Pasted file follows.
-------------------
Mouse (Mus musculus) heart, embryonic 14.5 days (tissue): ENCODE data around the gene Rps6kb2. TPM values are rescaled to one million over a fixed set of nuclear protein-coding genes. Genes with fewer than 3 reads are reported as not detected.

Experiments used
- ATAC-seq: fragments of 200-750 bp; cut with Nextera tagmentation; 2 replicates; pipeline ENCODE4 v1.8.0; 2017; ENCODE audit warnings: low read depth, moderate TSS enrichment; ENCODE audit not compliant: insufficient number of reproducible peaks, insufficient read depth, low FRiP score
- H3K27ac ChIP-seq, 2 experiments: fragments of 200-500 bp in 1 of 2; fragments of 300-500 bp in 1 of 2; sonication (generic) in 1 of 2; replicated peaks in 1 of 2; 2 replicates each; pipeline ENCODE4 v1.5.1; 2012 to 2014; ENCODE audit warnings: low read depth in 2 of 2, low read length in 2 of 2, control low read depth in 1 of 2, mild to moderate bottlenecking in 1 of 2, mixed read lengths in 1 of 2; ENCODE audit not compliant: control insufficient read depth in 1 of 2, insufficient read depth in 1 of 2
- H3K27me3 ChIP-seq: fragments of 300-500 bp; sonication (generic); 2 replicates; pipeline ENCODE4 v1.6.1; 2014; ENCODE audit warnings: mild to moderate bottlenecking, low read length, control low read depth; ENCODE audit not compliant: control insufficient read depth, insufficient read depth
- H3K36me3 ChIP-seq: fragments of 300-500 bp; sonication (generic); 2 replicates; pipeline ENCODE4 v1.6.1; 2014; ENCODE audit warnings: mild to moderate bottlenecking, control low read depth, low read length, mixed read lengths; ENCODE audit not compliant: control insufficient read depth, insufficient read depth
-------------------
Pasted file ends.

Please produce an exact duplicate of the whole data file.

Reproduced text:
Mouse (Mus musculus) heart, embryonic 14.5 days (tissue): ENCODE data around the gene Rps6kb2. TPM values are rescaled to one million over a fixed set of nuclear protein-coding genes. Genes with fewer than 3 reads are reported as not detected.

Experiments used
- ATAC-seq: fragments of 200-750 bp; cut with Nextera tagmentation; 2 replicates; pipeline ENCODE4 v1.8.0; 2017; ENCODE audit warnings: low read depth, moderate TSS enrichment; ENCODE audit not compliant: insufficient number of reproducible peaks, insufficient read depth, low FRiP score
- H3K27ac ChIP-seq, 2 experiments: fragments of 200-500 bp in 1 of 2; fragments of 300-500 bp in 1 of 2; sonication (generic) in 1 of 2; replicated peaks in 1 of 2; 2 replicates each; pipeline ENCODE4 v1.5.1; 2012 to 2014; ENCODE audit warnings: low read depth in 2 of 2, low read length in 2 of 2, control low read depth in 1 of 2, mild to moderate bottlenecking in 1 of 2, mixed read lengths in 1 of 2; ENCODE audit not compliant: control insufficient read depth in 1 of 2, insufficient read depth in 1 of 2
- H3K27me3 ChIP-seq: fragments of 300-500 bp; sonication (generic); 2 replicates; pipeline ENCODE4 v1.6.1; 2014; ENCODE audit warnings: mild to moderate bottlenecking, low read length, control low read depth; ENCODE audit not compliant: control insufficient read depth, insufficient read depth
- H3K36me3 ChIP-seq: fragments of 300-500 bp; sonication (generic); 2 replicates; pipeline ENCODE4 v1.6.1; 2014; ENCODE audit warnings: mild to moderate bottlenecking, control low read depth, low read length, mixed read lengths; ENCODE audit not compliant: control insufficient read depth, insufficient read depth